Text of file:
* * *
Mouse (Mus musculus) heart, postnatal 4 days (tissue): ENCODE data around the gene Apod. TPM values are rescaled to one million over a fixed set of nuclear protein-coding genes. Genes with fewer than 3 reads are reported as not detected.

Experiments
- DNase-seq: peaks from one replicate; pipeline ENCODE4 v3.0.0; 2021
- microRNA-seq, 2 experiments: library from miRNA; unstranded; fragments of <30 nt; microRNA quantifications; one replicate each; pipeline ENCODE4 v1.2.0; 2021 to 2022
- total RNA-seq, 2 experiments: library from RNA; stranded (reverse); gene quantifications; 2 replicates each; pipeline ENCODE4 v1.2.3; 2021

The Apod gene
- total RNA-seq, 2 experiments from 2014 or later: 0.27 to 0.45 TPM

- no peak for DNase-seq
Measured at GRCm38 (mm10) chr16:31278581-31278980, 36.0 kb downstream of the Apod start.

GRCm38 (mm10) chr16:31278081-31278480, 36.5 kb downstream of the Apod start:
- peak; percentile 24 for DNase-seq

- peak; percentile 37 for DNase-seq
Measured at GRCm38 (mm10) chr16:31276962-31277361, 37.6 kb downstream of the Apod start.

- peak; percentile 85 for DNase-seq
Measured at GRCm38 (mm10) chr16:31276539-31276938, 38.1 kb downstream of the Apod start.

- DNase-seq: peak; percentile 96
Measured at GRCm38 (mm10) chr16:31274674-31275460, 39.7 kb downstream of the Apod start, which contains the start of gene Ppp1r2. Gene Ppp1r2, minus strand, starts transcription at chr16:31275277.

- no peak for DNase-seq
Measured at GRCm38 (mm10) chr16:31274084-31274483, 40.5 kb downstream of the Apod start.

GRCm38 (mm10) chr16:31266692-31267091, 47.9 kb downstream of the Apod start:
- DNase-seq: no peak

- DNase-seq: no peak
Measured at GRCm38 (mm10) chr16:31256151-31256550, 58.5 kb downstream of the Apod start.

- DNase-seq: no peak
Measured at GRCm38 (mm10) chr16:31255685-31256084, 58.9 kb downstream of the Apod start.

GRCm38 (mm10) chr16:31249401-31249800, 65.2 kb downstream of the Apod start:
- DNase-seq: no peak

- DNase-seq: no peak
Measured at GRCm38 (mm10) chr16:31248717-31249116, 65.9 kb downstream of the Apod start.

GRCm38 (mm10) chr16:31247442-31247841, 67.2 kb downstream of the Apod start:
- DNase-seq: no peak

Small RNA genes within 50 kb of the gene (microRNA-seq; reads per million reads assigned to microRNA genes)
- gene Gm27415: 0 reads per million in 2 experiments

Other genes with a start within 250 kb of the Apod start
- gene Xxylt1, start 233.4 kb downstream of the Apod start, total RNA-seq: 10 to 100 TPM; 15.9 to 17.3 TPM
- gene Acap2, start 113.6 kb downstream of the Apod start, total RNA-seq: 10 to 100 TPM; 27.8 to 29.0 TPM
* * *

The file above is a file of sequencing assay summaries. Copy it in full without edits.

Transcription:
Mouse (Mus musculus) heart, postnatal 4 days (tissue): ENCODE data around the gene Apod. TPM values are rescaled to one million over a fixed set of nuclear protein-coding genes. Genes with fewer than 3 reads are reported as not detected.

Experiments
- DNase-seq: peaks from one replicate; pipeline ENCODE4 v3.0.0; 2021
- microRNA-seq, 2 experiments: library from miRNA; unstranded; fragments of <30 nt; microRNA quantifications; one replicate each; pipeline ENCODE4 v1.2.0; 2021 to 2022
- total RNA-seq, 2 experiments: library from RNA; stranded (reverse); gene quantifications; 2 replicates each; pipeline ENCODE4 v1.2.3; 2021

The Apod gene
- total RNA-seq, 2 experiments from 2014 or later: 0.27 to 0.45 TPM

- no peak for DNase-seq
Measured at GRCm38 (mm10) chr16:31278581-31278980, 36.0 kb downstream of the Apod start.

GRCm38 (mm10) chr16:31278081-31278480, 36.5 kb downstream of the Apod start:
- peak; percentile 24 for DNase-seq

- peak; percentile 37 for DNase-seq
Measured at GRCm38 (mm10) chr16:31276962-31277361, 37.6 kb downstream of the Apod start.

- peak; percentile 85 for DNase-seq
Measured at GRCm38 (mm10) chr16:31276539-31276938, 38.1 kb downstream of the Apod start.

- DNase-seq: peak; percentile 96
Measured at GRCm38 (mm10) chr16:31274674-31275460, 39.7 kb downstream of the Apod start, which contains the start of gene Ppp1r2. Gene Ppp1r2, minus strand, starts transcription at chr16:31275277.

- no peak for DNase-seq
Measured at GRCm38 (mm10) chr16:31274084-31274483, 40.5 kb downstream of the Apod start.

GRCm38 (mm10) chr16:31266692-31267091, 47.9 kb downstream of the Apod start:
- DNase-seq: no peak

- DNase-seq: no peak
Measured at GRCm38 (mm10) chr16:31256151-31256550, 58.5 kb downstream of the Apod start.

- DNase-seq: no peak
Measured at GRCm38 (mm10) chr16:31255685-31256084, 58.9 kb downstream of the Apod start.

GRCm38 (mm10) chr16:31249401-31249800, 65.2 kb downstream of the Apod start:
- DNase-seq: no peak

- DNase-seq: no peak
Measured at GRCm38 (mm10) chr16:31248717-31249116, 65.9 kb downstream of the Apod start.

GRCm38 (mm10) chr16:31247442-31247841, 67.2 kb downstream of the Apod start:
- DNase-seq: no peak

Small RNA genes within 50 kb of the gene (microRNA-seq; reads per million reads assigned to microRNA genes)
- gene Gm27415: 0 reads per million in 2 experiments

Other genes with a start within 250 kb of the Apod start
- gene Xxylt1, start 233.4 kb downstream of the Apod start, total RNA-seq: 10 to 100 TPM; 15.9 to 17.3 TPM
- gene Acap2, start 113.6 kb downstream of the Apod start, total RNA-seq: 10 to 100 TPM; 27.8 to 29.0 TPM